Filippo Gambetta / Imuntzo eta Beloki

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Filippo Gambetta
Otto Baffi
Self-published (

Imuntzo eta Beloki
Elkar (

The Genoese diatonic accordion player Filippo Gambetta brings together two dozen musicians in his recent 12-track studio effort. Gambetta introduces us to a variety of folk dances which incorporate such diverse dances as tarantellas, mazurkas, and even forro, the genre originating in northeastern Brazil featuring the accordion and triangle.

This is a very polished, professional disc, with two dozen musicians contributing, mostly from the Ligurian region.

Among the contributors are bass player David Woodhead and pianist Emilyn Stam, who contribute via Woodhead's studios in Toronto. For those with long memories, Woodhead has a pedigree in Canadian folk music, having appeared with Perth County Conspiracy, Stan Rogers, and a host of other iconic Canadian performers. Stam's piano playing is reminiscent of La Bottine Souriante and is featured on three tracks including the catchy opener “Tamburietta.”

Listen "Zigoela" (excerpt)

On “Zigoela,” Fabio Biale's violin blend with Carmelo Russo's guitar and the diatonic for a beautiful waltz, a slow mazurka, perhaps, for me the most attractive track on the album. Another interesting piece is “Waste Land/Libereso” featuring a clarinet quartet and Piero Leone, on pandeiro. On the lively “Elicriso/Embraud”, manouche territory is explored with Francois Breugnot (violin) of Clermont-Ferrand, and Fabio Biale (guitar).

Listen "Waste Land/Libereso" (excerpt)

Gambetta composed all of the tracks and also produced this fine recording in Genoa. He plays a Castagnari Lilium and a Castagnari Nik, both two-row, eight-bass diatonics. He's adept at working with a wide variety of musicians, and exploring different tempos and styles.


Another wide-ranging accordion album of recent vintage is Egurre, the most recent effort by Imuntzo eta Beloki, the Basque accordion-tambourine duo. Like the Gambetta record, it canvasses a variety of genres such as Mexican and cumbia. But while the Gambetta disc is an accordion teacher's record, this has a completely different feel.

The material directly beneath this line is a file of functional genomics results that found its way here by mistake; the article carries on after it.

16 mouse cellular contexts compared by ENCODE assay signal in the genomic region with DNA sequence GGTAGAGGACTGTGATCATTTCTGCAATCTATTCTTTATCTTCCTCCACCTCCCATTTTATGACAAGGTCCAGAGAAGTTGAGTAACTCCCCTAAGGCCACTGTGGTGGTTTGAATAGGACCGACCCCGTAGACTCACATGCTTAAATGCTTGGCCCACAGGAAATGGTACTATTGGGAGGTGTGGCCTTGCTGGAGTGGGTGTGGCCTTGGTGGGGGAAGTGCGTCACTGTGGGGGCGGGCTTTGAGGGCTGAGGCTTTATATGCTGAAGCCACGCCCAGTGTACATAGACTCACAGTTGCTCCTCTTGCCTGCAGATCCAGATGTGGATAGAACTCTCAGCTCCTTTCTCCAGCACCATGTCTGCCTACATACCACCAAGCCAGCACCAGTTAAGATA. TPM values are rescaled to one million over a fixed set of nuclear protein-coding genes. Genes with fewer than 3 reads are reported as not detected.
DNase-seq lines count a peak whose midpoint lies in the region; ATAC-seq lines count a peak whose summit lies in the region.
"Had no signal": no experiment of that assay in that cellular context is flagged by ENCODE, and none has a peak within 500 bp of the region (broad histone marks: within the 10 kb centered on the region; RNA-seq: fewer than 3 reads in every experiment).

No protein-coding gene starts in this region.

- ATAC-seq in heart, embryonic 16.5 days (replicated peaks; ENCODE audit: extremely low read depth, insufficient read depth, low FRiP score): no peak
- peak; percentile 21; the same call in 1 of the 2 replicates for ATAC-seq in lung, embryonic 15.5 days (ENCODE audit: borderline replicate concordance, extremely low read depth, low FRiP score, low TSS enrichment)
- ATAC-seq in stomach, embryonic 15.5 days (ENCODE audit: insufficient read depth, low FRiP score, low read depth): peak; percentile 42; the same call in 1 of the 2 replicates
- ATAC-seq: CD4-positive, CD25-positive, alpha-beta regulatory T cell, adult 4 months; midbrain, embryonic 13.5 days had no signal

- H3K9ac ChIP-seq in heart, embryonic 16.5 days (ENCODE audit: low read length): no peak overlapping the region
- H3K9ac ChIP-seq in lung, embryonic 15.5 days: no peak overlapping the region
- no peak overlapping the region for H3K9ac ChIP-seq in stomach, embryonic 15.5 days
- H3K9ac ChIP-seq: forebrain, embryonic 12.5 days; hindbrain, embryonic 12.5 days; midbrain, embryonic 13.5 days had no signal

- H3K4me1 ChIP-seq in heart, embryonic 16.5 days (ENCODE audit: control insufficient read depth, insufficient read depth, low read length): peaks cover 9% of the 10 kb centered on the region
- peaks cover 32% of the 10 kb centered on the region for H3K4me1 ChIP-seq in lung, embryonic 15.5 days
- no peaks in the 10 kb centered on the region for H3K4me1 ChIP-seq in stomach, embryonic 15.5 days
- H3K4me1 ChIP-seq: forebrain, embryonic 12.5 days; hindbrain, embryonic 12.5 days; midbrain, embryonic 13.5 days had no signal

With at least half-a-dozen recordings, most of which I seem to have accidentally accumulated, this veteran duo seems to personify just about everything about country music – Basque Country that is. You can imagine you hear this music in the cabs of truckers winding their way down the mountain from Altsasu into the heart of the Basque speaking territory.

The words “authentic”, “return-to-roots”, and “trad-folk” don't even begin to describe what is happening here. While not quite descending into rural cliché, Egurre moves the duo in a direction away from the smoothness of their Jean Phocas-produced discs of recent years, and away from the more polished sound on 2003's Ganbaran Bai – towards a cider-house sound under the guidance of Victor Sanchez reminiscent to that of Kupela Taldea.

Fun to listen to – and probably to record, the selection includes traditional tracks such as J.M. Bedaxagar's “Nafarroa” and also several with lyrics by contemporary bards like Andoni Egana. As on most of their records, Jimmy Arrabit provides a hand with the drum kit where called for, and with Maider Ansa a female vocal provides sonic variety, with the alboka of Jon Galarraga lending the air of another time on many of the 13 tracks.

All of the tracks express a rustic energy to go along with the superb playing of the Urola Valley duo, unencumbered by ideas of what music in 2016 ought to sound like, “Mikel Goñi” being a good example. On “Nahia” legendary entertainer Joxemari Agirretxe (Porrotx) lends a hand on the final chorus The final track “Martxea Albokeagaz” would appear to be right out of an Allen Lomax field recording, featuring Maurizia Aldeiturriaga, inspiration for all such duos in Basque territory --and for many rock bands as well.

Imuntzo is one of the half-dozen or so most famous Basque “trikitixa” (diatonic accordion) practitioners and continues to showcase his considerable skills on the Zero Sette. All is certainly well in diatonic accordion land when two such compelling and diverse discs are available to showcase this most versatile of all folk instruments. - David Cox


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